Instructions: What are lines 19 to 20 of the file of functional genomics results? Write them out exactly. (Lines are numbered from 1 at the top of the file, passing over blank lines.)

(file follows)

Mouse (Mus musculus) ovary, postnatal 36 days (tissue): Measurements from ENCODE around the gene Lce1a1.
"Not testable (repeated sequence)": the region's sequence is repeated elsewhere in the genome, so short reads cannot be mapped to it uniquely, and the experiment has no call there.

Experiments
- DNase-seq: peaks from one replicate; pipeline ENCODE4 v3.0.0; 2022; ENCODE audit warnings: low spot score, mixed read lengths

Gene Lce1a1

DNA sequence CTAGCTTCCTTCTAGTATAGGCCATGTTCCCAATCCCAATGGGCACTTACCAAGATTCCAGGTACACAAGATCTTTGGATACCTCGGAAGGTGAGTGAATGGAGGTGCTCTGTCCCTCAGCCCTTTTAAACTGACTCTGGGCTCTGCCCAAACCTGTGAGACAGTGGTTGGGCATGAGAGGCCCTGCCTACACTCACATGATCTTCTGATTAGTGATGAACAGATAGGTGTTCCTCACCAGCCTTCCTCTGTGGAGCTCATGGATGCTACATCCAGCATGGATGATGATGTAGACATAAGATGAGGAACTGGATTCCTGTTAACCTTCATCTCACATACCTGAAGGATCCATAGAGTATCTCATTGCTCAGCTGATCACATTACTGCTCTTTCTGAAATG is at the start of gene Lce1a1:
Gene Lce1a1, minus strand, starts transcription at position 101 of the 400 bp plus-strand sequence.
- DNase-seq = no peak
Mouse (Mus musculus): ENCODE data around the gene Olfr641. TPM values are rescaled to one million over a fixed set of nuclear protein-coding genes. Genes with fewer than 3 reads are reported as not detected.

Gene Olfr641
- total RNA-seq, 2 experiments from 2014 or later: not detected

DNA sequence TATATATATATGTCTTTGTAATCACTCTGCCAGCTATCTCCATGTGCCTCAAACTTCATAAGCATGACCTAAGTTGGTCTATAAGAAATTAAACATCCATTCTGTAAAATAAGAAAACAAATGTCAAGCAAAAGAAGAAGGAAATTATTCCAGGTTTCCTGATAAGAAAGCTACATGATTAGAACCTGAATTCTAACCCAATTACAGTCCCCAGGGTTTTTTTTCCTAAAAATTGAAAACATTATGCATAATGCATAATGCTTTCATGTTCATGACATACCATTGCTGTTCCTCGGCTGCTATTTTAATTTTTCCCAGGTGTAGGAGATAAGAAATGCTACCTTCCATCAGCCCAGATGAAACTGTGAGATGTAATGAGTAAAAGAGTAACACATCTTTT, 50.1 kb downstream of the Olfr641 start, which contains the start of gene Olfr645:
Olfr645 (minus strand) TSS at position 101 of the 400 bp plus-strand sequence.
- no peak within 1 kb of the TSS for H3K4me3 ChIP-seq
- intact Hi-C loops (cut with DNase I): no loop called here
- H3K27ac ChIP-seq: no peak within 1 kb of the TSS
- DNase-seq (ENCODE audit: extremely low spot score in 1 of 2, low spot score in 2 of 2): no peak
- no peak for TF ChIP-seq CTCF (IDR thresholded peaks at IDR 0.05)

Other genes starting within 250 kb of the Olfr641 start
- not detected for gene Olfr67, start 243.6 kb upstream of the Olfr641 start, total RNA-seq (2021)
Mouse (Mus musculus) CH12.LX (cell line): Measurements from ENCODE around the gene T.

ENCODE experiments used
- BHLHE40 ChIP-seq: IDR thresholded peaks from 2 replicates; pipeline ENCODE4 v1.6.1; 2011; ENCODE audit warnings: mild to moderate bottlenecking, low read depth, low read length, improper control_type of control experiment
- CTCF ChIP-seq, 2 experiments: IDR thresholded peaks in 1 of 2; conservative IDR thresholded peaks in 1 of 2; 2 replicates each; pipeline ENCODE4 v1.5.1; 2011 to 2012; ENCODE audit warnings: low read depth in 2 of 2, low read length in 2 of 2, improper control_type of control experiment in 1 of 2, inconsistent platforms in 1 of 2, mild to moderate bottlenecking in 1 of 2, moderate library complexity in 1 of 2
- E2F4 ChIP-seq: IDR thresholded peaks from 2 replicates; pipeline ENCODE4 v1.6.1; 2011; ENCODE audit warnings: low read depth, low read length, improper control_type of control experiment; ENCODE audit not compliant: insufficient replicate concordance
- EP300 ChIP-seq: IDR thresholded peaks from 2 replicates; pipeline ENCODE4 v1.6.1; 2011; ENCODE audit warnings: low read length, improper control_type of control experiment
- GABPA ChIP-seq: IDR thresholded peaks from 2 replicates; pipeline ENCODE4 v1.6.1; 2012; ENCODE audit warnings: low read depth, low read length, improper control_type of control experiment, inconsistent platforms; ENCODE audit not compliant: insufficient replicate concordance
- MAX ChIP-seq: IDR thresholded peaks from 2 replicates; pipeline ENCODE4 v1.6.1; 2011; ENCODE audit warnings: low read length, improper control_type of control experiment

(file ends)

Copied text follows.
Other genes starting within 250 kb of the Olfr641 start
- not detected for gene Olfr67, start 243.6 kb upstream of the Olfr641 start, total RNA-seq (2021)